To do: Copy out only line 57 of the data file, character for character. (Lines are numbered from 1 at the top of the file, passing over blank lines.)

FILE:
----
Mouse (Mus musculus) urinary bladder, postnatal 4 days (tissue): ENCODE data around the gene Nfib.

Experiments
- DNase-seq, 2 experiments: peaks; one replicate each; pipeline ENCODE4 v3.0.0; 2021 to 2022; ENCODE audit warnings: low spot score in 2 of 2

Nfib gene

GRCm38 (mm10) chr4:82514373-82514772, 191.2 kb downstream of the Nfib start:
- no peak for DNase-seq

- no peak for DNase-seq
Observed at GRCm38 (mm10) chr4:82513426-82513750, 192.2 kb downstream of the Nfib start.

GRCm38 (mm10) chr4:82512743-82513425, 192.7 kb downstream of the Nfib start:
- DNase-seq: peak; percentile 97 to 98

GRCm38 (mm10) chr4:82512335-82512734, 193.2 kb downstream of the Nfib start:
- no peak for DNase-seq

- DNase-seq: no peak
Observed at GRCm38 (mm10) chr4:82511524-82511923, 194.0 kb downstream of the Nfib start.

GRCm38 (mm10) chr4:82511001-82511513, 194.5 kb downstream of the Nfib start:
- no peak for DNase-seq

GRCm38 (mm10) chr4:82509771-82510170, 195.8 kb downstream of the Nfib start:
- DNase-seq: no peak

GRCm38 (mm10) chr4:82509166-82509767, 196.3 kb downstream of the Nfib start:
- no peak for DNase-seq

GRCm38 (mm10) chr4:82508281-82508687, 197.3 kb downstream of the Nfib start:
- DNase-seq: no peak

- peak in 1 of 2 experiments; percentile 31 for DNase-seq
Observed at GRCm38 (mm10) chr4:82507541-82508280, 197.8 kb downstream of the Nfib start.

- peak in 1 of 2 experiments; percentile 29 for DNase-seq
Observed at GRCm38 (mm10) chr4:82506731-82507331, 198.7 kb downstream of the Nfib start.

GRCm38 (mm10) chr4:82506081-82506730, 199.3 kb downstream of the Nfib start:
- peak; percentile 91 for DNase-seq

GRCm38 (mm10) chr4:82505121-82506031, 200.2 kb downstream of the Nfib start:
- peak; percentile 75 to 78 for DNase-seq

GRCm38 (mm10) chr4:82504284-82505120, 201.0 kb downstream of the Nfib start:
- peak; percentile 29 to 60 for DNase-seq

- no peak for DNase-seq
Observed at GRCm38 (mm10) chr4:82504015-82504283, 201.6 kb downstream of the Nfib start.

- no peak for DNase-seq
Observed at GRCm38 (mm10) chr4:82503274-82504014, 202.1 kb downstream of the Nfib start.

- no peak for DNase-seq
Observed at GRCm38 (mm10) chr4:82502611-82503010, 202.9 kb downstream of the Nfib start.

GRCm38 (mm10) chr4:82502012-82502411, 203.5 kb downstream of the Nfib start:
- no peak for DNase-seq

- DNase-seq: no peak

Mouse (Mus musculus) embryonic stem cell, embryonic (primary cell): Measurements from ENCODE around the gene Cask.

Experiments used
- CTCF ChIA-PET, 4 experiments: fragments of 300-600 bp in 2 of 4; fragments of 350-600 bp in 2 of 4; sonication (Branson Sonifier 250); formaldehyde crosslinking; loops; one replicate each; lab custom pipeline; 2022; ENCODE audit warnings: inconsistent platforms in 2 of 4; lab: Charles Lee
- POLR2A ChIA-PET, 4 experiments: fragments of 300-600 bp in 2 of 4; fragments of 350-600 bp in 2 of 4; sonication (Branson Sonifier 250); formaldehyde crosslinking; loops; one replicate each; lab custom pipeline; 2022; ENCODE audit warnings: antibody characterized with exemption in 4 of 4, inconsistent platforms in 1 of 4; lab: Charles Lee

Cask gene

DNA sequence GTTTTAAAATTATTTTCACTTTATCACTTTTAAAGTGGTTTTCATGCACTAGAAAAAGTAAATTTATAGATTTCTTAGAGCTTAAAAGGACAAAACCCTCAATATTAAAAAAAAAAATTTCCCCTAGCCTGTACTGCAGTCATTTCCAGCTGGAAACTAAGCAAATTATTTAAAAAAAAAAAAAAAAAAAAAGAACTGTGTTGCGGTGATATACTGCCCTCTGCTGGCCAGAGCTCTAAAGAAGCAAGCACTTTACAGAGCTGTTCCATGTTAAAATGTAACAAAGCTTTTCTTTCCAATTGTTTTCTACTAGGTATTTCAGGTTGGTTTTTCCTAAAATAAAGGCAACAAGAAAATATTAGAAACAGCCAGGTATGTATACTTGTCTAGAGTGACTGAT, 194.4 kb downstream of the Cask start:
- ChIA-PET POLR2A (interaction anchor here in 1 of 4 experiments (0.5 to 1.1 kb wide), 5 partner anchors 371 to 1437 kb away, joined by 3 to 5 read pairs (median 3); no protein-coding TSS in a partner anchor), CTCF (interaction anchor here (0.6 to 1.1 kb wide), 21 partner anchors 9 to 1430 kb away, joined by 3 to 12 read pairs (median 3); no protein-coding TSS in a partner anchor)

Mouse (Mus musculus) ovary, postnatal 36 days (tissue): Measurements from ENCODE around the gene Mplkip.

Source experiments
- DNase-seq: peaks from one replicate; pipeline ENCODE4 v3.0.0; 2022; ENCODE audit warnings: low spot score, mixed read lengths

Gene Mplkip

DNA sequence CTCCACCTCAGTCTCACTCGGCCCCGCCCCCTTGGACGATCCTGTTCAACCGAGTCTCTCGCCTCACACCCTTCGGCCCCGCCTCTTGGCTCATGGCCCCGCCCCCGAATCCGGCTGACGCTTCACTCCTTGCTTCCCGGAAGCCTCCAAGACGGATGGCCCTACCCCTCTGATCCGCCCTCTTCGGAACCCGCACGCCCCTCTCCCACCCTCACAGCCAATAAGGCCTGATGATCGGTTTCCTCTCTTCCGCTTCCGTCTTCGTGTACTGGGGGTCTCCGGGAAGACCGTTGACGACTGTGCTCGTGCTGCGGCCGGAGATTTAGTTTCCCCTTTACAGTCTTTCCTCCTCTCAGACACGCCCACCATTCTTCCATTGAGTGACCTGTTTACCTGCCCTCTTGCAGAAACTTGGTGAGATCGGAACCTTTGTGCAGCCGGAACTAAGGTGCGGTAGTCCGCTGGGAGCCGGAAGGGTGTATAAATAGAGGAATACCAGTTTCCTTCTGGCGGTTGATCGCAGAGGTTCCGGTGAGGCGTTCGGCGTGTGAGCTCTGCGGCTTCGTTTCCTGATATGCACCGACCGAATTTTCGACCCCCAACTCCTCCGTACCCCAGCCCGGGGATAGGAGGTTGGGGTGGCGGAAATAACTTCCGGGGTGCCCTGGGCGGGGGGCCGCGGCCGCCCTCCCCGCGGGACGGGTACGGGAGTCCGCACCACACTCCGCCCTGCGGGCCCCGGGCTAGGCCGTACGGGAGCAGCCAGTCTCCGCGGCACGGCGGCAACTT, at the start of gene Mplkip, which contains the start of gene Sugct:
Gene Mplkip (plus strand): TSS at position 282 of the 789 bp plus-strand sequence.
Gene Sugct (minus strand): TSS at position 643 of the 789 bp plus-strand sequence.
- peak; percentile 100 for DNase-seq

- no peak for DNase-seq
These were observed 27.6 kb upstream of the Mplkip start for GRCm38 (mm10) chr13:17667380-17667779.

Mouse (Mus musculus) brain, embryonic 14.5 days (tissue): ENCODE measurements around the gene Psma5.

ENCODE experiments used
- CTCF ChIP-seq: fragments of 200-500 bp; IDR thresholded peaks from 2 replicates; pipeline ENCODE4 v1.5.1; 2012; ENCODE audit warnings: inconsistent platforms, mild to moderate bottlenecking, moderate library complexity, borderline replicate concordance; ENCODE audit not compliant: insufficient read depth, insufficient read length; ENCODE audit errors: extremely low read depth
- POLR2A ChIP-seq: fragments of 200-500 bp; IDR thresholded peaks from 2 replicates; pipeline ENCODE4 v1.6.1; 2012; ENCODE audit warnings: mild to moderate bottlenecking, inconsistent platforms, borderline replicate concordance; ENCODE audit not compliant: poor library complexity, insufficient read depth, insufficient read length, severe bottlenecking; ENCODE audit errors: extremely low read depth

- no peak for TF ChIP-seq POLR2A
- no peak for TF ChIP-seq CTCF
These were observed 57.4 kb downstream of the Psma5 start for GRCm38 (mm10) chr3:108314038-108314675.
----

- no peak for DNase-seq